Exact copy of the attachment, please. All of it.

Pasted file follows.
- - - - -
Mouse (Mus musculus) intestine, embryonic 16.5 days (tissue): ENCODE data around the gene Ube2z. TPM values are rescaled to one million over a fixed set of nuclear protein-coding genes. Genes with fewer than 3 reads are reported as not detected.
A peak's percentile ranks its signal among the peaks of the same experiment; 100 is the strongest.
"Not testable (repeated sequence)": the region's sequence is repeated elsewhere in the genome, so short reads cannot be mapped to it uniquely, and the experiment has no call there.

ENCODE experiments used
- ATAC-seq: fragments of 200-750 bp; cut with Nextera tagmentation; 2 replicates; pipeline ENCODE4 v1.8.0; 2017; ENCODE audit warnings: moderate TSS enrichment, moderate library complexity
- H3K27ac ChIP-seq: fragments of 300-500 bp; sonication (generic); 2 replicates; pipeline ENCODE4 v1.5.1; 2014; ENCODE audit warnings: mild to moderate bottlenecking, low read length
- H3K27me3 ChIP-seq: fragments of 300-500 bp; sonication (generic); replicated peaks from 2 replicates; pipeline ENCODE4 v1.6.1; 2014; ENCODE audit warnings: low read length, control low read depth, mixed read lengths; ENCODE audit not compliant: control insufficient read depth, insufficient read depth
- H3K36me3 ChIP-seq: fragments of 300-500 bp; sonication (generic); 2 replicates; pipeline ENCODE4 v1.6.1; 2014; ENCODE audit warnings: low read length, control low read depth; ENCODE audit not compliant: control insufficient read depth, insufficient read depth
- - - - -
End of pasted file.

Mouse (Mus musculus) intestine, embryonic 16.5 days (tissue): ENCODE data around the gene Ube2z. TPM values are rescaled to one million over a fixed set of nuclear protein-coding genes. Genes with fewer than 3 reads are reported as not detected.
A peak's percentile ranks its signal among the peaks of the same experiment; 100 is the strongest.
"Not testable (repeated sequence)": the region's sequence is repeated elsewhere in the genome, so short reads cannot be mapped to it uniquely, and the experiment has no call there.

ENCODE experiments used
- ATAC-seq: fragments of 200-750 bp; cut with Nextera tagmentation; 2 replicates; pipeline ENCODE4 v1.8.0; 2017; ENCODE audit warnings: moderate TSS enrichment, moderate library complexity
- H3K27ac ChIP-seq: fragments of 300-500 bp; sonication (generic); 2 replicates; pipeline ENCODE4 v1.5.1; 2014; ENCODE audit warnings: mild to moderate bottlenecking, low read length
- H3K27me3 ChIP-seq: fragments of 300-500 bp; sonication (generic); replicated peaks from 2 replicates; pipeline ENCODE4 v1.6.1; 2014; ENCODE audit warnings: low read length, control low read depth, mixed read lengths; ENCODE audit not compliant: control insufficient read depth, insufficient read depth
- H3K36me3 ChIP-seq: fragments of 300-500 bp; sonication (generic); 2 replicates; pipeline ENCODE4 v1.6.1; 2014; ENCODE audit warnings: low read length, control low read depth; ENCODE audit not compliant: control insufficient read depth, insufficient read depth